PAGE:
We arrived in the magnificent Desoto National Forrest just as the sun was coming up. It was beautiful and quiet, the only noise coming from the gravel crunching beneath our feet. The temperatures weren’t awful, considering it is still August, and the first couple of miles were serene and soul soothing.
But, this isn’t going to be a description of a wonderful, soul soothing run because after mile two, things got ugly. My legs cramped some and began to complain, my breathing was fast and labored, and, of course, the piece de resistance, my tummy started misbehaving. After my first dash into the woods (yes, there were two), I rolled my ankle in a rut on the road. Not horrible, but painful enough. We kept on running. By mile 4, my body said it was through, but my mind wasn’t having any of that nonsense. So, I dug deep and pushed on. By mile 5, my mind was showing signs of decamping, so I raised my hands in supplication and asked for God to fill me with His presence. There was no way I was quitting this one. At mile 6, I got behind Gary and pretended he was pulling me. My eyes locked on the center of his back and I attached an imaginary rope to him that pulled me along. That worked for about a half mile, then the rope started getting longer and longer until I could no longer see Gary in front of me. I took several walk breaks that reminded me of video I’ve seen of elite runners who have hit the wall in a marathon and are staggering and mumbling incoherently. Yet, still, something deep inside of me knew that if I didn’t finish this 7, I would hate myself after I quit. So, I picked up the pace (imagine a turtle’s pace, then add a snail’s pace to it & you can visualize how fast this was). Mile 7 was the Longest. Mile. Ever. But, I finished.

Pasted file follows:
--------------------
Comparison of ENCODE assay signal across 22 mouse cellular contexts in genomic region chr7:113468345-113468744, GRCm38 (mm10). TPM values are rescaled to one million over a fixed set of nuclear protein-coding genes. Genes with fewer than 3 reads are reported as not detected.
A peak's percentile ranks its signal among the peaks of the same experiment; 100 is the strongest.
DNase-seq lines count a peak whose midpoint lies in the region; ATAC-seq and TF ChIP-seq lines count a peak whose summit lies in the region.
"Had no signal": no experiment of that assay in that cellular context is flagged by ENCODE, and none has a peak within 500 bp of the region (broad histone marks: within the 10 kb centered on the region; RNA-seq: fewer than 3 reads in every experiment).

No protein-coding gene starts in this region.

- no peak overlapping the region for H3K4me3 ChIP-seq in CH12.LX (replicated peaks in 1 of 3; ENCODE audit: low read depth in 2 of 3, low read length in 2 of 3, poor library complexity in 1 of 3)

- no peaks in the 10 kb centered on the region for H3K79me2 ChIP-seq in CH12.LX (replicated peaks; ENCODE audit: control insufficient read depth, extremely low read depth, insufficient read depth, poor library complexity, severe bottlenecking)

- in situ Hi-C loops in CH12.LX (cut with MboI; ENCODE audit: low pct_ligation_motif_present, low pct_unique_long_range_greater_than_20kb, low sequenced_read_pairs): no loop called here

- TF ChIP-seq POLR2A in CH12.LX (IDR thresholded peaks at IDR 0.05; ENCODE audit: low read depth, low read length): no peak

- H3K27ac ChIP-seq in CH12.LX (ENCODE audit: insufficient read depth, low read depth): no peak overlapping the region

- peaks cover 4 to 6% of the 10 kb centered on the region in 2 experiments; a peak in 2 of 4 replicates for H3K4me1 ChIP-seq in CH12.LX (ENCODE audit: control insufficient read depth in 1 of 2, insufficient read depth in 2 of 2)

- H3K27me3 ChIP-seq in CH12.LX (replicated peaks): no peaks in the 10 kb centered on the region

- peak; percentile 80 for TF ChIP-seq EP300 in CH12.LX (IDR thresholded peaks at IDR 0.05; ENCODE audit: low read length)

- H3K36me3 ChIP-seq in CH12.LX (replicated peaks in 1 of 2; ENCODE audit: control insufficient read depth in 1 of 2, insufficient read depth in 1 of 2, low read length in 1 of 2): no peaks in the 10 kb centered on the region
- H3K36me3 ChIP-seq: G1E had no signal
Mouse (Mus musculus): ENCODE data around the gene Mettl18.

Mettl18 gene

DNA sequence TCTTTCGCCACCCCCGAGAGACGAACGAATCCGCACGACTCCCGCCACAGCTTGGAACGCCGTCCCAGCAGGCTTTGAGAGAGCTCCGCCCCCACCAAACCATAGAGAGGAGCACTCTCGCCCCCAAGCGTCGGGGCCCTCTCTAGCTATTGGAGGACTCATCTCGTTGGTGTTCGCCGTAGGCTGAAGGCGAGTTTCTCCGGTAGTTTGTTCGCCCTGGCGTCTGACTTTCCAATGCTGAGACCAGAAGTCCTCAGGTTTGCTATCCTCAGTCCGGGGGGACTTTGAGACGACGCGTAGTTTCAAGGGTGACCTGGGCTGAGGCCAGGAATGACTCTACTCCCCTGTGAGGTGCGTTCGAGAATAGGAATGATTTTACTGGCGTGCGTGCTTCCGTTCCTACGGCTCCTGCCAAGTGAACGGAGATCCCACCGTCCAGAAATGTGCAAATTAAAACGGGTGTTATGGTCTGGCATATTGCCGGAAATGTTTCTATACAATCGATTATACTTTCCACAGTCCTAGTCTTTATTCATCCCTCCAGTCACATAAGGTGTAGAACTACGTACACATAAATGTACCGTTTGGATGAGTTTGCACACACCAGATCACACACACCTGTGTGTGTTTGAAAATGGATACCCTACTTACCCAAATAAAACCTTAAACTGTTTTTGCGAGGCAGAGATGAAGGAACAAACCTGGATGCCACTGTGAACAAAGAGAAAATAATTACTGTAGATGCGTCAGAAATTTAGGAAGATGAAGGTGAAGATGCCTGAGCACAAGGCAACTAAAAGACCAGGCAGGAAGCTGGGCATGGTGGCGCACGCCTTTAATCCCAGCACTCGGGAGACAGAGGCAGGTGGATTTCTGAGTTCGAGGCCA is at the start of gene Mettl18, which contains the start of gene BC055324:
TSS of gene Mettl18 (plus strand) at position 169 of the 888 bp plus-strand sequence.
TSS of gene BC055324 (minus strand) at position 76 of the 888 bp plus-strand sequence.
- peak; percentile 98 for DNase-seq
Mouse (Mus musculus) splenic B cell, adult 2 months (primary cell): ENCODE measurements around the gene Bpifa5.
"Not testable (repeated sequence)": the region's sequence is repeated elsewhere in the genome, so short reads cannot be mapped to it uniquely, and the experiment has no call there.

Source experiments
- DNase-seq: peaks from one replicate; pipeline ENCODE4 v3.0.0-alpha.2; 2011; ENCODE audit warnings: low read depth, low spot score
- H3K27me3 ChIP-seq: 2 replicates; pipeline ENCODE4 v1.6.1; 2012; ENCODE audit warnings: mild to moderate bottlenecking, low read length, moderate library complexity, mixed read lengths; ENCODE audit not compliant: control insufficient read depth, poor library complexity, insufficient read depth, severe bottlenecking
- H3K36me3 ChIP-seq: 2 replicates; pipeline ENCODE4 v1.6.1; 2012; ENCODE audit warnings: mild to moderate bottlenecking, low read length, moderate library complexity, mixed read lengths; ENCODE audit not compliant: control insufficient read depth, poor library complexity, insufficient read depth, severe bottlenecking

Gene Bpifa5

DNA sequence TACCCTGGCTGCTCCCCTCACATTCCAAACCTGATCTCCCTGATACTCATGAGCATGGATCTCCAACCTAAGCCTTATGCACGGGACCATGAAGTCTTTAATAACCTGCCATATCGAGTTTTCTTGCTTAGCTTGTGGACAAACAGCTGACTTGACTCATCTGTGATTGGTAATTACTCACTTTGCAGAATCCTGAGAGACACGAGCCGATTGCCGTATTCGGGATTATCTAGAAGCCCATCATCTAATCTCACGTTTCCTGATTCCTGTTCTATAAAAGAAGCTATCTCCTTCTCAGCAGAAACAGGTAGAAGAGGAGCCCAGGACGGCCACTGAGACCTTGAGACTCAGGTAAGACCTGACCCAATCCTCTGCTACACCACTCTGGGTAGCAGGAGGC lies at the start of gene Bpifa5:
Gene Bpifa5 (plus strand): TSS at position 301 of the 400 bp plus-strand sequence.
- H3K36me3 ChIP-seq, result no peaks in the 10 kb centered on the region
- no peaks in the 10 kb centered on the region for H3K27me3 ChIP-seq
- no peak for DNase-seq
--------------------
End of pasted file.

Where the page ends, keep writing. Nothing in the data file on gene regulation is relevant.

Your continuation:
I’m sure I’ve had runs this bad before, but I really can’t think of any. If I could have produced them, there would have been tears. My throat was clogged with them, but there wasn’t enough moisture to bring them to the surface, so I just heaved sobs. Not pretty, dainty ones. It was the ugly cry.
As usual, there are lessons to be learned from every run, and the bad ones teach me the most. The most important thing I took away from this run was the realization of the power of two. If Gary hadn’t been with me, I would have bailed after mile 3 or certainly after the second trip to the woods. Having his strong, constant presence with me gave me comfort and strength that I wouldn’t have found had I been on my own. Wrap that third strand (the Holy Spirit) around me and I can accomplish so much more than I ever thought possible. I’m thankful that when I have to dig that deep that I have solid Rock to pull out.
So, an excellent breakfast, 4 bottles of water, and 2 cups of coffee later, I sit here with my feet propped up and ice on my ankle nursing my quivering tummy as Gary finishes up our hurricane preparations. I’m humbly thankful that I don’t always have to run through the storms of life alone. If you’re struggling this week, mentally or physically, reach out to someone who loves you. That’s why they’re in your life. Get over the idea that we have to face every battle alone.